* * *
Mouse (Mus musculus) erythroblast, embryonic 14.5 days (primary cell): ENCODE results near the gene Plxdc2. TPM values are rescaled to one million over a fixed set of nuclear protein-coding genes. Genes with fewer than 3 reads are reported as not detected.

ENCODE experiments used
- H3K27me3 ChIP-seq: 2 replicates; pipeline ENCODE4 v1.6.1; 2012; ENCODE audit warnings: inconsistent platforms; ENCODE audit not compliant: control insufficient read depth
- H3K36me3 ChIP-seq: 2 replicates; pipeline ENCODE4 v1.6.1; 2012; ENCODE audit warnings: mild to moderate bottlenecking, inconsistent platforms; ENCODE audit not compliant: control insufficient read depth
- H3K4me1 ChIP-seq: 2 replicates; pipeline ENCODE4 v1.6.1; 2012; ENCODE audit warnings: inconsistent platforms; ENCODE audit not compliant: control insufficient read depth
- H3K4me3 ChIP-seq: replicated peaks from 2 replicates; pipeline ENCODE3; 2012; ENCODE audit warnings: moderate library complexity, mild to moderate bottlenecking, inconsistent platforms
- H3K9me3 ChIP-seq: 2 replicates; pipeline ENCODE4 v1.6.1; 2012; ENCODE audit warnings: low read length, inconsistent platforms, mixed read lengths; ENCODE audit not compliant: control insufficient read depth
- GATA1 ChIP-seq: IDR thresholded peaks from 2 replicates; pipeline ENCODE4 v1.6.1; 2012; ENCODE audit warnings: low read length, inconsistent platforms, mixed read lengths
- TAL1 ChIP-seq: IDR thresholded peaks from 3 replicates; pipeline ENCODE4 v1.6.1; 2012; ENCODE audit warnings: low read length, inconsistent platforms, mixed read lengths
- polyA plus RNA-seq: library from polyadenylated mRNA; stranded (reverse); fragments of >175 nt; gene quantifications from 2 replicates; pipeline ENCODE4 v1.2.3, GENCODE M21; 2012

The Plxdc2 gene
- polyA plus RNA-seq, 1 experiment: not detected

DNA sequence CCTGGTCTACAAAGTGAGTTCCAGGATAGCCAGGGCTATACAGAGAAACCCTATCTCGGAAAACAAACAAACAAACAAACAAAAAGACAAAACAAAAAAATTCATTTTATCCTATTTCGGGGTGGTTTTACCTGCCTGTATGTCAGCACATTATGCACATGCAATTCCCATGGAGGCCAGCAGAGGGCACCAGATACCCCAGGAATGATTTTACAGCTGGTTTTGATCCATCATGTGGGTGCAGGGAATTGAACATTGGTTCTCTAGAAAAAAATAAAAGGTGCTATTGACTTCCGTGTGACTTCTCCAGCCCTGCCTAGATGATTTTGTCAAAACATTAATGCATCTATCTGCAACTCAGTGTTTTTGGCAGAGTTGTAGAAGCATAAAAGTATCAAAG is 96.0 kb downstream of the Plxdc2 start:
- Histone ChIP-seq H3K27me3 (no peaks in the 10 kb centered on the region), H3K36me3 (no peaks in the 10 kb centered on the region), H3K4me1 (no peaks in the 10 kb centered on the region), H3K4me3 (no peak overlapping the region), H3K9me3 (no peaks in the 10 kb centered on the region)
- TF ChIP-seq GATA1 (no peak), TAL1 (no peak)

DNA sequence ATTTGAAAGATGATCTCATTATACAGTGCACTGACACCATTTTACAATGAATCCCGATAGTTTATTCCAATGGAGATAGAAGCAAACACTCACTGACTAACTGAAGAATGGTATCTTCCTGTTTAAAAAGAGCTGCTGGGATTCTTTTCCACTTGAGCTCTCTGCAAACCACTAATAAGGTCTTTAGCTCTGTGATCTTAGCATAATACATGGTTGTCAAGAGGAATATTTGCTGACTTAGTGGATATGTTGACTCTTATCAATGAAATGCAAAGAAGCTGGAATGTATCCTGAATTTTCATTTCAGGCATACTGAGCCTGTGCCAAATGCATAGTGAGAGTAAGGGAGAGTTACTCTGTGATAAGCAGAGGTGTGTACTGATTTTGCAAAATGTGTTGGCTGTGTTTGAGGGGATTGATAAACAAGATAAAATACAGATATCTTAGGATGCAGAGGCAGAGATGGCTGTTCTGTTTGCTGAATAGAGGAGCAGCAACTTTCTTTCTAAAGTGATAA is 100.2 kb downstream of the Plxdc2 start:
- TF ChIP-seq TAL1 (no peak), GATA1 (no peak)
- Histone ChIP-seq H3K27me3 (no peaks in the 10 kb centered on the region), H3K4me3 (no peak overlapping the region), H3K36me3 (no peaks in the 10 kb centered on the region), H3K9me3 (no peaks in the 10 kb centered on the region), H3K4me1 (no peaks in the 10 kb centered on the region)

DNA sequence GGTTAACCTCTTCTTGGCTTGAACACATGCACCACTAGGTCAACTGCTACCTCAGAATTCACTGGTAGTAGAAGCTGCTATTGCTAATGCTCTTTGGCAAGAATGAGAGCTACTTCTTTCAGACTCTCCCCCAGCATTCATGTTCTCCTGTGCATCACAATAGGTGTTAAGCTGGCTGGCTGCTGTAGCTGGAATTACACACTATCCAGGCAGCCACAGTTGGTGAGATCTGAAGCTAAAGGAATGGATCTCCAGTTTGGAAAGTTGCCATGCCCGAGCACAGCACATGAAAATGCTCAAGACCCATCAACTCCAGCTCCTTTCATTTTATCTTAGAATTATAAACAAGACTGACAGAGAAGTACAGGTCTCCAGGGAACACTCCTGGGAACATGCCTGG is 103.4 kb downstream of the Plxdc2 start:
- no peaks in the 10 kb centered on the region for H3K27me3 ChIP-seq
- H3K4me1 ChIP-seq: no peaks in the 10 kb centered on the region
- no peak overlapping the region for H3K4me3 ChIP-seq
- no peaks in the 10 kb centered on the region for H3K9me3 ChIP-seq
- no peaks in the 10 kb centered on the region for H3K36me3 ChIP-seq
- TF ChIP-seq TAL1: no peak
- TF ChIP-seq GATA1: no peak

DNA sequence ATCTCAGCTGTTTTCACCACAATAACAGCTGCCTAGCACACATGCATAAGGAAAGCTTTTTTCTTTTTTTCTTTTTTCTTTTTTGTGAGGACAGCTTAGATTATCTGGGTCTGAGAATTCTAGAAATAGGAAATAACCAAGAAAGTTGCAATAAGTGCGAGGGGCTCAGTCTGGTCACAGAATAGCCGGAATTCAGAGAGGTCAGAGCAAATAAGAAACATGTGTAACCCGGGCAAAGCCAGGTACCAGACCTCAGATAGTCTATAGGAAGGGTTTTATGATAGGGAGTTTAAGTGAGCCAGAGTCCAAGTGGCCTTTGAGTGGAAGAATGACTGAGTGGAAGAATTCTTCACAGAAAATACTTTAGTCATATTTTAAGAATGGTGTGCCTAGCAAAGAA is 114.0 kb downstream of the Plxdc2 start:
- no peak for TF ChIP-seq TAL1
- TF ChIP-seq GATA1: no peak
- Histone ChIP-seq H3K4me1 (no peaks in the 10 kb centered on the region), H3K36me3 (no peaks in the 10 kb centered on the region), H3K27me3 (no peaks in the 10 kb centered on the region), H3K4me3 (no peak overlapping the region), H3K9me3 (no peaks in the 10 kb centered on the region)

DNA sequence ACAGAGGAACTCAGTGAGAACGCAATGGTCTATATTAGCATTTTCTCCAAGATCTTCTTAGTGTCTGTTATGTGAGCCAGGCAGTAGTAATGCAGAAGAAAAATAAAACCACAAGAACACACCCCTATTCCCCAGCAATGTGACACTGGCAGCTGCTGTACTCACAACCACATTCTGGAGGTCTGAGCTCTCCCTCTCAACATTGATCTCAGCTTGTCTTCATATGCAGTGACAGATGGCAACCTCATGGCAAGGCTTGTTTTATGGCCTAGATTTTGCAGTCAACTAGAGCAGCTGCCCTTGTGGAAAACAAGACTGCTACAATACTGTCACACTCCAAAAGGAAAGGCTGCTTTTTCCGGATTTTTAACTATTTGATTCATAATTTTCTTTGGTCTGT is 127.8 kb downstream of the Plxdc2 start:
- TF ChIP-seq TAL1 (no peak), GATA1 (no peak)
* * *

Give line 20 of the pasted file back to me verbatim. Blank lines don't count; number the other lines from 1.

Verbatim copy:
- no peaks in the 10 kb centered on the region for H3K27me3 ChIP-seq